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Bakersfield

Picture of Kerry Klein
The Central Valley's Kern County reported a 30 percent rise in overdose deaths from 2016 to 2017, bucking the statewide decline in fatal overdoses.
Picture of Kerry Klein
The antifungal drugs used to treat valley fever can cause hair loss. With the number of valley fever cases on the rise, a wig shop in Bakersfield, Calif., is helping women feel better about themselves.
Picture of Harold Pierce
Facing pushback from the medical community, California Assemblyman Vince Fong withdrew a bill late last month that would have required doctors to order specific types of lab tests when they suspect valley fever.
Picture of Kerry Klein
This reporting was undertaken as part of a project with the USC Center for Health Journalism’s California Fellowship. ...
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Valley Public Radio in California's Central Valley reports on what law enforcement agencies in the valley say they are doing to help police officers cope with the mental strain of a violent line of work.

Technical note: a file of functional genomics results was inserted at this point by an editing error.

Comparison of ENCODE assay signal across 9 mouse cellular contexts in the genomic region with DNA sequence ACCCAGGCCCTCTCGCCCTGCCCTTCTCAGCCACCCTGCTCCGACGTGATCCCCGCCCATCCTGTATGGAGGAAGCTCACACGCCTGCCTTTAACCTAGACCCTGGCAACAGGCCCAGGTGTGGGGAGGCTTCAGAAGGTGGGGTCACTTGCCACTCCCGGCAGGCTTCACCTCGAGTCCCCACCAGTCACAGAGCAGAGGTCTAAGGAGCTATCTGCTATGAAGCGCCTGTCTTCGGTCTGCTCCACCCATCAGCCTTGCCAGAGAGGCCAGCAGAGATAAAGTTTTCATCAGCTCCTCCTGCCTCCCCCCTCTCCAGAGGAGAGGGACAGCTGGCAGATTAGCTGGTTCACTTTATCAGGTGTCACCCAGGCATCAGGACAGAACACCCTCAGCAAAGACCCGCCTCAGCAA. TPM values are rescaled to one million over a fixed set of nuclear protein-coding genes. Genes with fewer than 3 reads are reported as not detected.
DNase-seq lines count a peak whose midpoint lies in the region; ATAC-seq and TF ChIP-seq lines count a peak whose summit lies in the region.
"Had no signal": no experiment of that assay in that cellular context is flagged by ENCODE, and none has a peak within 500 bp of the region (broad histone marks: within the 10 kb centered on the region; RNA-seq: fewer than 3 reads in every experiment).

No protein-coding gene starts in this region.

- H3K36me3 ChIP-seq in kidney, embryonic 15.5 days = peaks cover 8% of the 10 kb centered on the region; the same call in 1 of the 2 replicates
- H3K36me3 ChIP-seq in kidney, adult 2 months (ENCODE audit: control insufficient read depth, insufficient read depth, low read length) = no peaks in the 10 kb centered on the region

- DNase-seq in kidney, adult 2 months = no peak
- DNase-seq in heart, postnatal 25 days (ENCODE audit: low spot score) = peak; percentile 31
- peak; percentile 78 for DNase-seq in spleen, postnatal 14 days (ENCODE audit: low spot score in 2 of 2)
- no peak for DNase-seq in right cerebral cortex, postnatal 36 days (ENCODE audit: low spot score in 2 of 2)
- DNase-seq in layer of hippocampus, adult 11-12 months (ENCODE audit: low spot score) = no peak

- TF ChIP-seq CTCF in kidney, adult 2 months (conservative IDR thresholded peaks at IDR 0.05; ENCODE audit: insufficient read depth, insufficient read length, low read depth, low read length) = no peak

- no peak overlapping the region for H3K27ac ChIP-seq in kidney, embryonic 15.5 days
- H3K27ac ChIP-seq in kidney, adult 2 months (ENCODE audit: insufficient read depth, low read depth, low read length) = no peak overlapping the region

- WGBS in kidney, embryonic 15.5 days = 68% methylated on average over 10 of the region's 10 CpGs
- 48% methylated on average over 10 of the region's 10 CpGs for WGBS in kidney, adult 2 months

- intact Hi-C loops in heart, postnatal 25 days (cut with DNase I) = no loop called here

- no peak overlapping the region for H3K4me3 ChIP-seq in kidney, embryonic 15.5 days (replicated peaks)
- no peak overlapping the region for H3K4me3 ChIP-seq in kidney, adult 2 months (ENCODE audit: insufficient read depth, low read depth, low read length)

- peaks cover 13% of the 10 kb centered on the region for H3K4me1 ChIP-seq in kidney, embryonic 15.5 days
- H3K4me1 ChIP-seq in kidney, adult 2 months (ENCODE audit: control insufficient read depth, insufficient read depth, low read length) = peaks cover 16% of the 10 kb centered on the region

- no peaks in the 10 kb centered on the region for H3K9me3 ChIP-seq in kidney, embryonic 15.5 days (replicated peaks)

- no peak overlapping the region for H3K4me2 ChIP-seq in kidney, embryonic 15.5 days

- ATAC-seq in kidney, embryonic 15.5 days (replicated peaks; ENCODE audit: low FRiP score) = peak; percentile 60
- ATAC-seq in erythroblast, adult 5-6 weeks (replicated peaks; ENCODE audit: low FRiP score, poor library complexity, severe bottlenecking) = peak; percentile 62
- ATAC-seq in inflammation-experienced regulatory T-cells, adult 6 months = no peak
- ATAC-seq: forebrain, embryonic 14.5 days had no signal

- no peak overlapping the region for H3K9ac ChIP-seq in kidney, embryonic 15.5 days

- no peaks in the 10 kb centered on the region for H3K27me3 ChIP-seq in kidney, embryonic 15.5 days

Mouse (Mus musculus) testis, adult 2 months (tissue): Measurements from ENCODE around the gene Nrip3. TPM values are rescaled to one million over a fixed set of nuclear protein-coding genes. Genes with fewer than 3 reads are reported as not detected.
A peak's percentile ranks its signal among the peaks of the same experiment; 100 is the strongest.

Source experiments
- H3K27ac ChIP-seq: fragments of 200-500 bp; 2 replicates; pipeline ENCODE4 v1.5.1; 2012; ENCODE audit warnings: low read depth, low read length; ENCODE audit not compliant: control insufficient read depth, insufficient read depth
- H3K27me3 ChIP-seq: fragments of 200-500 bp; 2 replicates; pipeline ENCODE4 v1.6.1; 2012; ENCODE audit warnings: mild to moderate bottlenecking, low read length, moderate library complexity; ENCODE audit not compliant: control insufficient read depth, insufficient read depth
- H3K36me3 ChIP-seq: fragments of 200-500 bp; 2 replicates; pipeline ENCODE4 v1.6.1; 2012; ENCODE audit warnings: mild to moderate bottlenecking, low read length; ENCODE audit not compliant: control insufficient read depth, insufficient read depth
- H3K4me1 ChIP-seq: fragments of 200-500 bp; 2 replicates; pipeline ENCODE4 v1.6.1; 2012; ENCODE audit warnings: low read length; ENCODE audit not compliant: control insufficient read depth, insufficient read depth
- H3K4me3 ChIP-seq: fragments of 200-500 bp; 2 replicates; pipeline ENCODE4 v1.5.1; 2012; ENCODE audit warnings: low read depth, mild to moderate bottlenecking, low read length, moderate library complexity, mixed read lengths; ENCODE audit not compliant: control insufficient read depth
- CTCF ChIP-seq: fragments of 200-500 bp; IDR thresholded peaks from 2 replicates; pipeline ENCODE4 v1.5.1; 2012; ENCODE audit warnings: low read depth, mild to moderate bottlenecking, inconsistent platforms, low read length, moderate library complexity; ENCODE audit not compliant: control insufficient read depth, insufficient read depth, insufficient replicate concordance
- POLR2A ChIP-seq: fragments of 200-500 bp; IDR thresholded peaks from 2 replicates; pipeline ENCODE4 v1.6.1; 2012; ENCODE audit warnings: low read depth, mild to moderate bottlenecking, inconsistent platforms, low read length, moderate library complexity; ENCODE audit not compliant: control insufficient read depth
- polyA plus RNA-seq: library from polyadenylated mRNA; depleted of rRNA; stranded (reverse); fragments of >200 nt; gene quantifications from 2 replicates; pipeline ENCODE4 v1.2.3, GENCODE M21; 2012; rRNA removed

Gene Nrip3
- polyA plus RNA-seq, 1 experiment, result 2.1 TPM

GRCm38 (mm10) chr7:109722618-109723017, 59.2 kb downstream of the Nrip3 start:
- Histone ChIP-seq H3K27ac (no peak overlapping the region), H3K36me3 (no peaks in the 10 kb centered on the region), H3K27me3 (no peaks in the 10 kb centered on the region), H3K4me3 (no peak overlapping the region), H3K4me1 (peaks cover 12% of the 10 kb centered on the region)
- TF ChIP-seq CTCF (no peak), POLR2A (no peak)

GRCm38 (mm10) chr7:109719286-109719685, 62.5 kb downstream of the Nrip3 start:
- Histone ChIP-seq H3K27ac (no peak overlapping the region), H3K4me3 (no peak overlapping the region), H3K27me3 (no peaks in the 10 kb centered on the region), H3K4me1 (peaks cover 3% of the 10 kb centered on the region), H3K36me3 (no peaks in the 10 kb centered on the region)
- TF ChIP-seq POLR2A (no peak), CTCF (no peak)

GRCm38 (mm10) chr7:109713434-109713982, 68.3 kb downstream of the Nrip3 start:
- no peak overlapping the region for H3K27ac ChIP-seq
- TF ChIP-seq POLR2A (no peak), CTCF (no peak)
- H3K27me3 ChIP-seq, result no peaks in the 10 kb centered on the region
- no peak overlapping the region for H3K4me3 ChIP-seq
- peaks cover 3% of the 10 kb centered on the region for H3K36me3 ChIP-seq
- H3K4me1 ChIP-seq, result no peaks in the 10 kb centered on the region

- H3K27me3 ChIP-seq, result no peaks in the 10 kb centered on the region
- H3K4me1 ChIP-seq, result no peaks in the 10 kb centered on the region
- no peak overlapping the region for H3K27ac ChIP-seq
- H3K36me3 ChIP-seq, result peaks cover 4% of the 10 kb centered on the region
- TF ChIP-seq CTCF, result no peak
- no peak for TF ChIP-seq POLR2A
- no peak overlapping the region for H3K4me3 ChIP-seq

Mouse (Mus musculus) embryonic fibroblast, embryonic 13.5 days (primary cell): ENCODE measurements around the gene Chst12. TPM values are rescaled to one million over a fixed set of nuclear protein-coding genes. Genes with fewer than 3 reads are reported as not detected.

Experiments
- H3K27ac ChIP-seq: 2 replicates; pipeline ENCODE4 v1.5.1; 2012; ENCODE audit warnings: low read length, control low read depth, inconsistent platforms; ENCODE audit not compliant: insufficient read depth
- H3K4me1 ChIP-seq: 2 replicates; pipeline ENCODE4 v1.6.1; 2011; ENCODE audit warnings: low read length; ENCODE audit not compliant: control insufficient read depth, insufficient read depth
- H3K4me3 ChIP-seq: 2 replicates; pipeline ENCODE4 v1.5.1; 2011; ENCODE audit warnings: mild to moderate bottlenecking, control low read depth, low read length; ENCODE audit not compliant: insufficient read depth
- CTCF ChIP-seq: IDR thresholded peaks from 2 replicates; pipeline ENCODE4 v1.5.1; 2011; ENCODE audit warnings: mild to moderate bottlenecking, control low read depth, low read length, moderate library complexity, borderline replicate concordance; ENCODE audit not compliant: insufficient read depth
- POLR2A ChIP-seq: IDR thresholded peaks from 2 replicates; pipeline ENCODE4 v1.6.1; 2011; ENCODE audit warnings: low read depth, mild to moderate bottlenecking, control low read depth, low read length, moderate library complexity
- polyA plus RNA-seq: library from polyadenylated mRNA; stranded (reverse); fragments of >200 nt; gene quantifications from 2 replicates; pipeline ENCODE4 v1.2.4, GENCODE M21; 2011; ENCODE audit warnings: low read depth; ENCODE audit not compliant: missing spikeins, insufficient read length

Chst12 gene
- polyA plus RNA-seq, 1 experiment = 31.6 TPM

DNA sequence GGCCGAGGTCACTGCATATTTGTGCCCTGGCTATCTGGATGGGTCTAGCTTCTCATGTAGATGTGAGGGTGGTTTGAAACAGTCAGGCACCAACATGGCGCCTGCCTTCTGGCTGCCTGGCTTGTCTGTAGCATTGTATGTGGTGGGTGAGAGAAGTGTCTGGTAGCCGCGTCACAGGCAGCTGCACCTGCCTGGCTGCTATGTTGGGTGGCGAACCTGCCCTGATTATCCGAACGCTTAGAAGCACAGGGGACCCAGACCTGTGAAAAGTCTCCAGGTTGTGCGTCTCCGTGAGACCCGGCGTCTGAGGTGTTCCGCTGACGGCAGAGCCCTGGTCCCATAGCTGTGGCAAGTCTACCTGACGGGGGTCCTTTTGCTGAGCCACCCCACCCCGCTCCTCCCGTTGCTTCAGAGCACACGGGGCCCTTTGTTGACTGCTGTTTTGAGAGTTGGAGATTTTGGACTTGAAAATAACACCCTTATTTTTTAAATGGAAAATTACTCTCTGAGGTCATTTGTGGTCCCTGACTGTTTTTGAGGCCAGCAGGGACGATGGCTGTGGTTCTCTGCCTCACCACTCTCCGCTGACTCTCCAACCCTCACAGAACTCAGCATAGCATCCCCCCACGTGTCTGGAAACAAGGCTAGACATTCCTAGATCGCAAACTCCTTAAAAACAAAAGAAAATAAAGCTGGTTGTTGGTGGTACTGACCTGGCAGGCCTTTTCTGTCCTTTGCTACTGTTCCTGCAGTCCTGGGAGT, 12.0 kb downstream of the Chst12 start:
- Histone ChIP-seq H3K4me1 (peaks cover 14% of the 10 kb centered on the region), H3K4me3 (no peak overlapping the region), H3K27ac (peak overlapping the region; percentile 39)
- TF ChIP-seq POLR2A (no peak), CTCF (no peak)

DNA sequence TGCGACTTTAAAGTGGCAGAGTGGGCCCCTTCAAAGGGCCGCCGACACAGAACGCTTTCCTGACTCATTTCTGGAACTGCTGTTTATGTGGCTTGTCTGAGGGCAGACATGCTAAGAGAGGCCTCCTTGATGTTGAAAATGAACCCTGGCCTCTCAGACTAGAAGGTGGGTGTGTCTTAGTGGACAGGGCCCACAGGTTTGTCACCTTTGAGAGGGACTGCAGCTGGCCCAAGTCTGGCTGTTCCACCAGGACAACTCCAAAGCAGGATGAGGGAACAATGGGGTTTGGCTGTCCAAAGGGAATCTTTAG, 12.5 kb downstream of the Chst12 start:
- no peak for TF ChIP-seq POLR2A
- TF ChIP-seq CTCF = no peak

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Central California wasn't always the mecca of U.S. agriculture. Historically millions of acres of wetlands shrouded the region, but river diversion for irrigation dried all but five percent of the rivers and streams in the area. We question whether a change in waterways will impact community health.

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Valley fever hasn’t generated significant research funding. What will help move the needle? A sustained effort by public health advocates, clinicians and patients and their families and continued attention from media outlets.

Picture of Michelle Levander

The sustained fire power and reach of seven news outlets – combined with community outreach efforts – have yielded results as we approach the one-year anniversary of the new Reporting on Health Collaborative and its series on the toll of valley fever.

Picture of The Reporting on Health Collaborative

Survivors and their loved ones walk to support research for valley fever. Physicians were also on hand at the event to answer questions about how the disease affects humans.

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Got a great idea for an ambitious reporting project on a California health issue?  Let us fund it.  Apply now for the 2019 California Fellowship, which provides $1,000 reporting grants and six months of expert mentoring to 20 journalists, community engagement grants of up to $2,000, specialized mentoring, to five.

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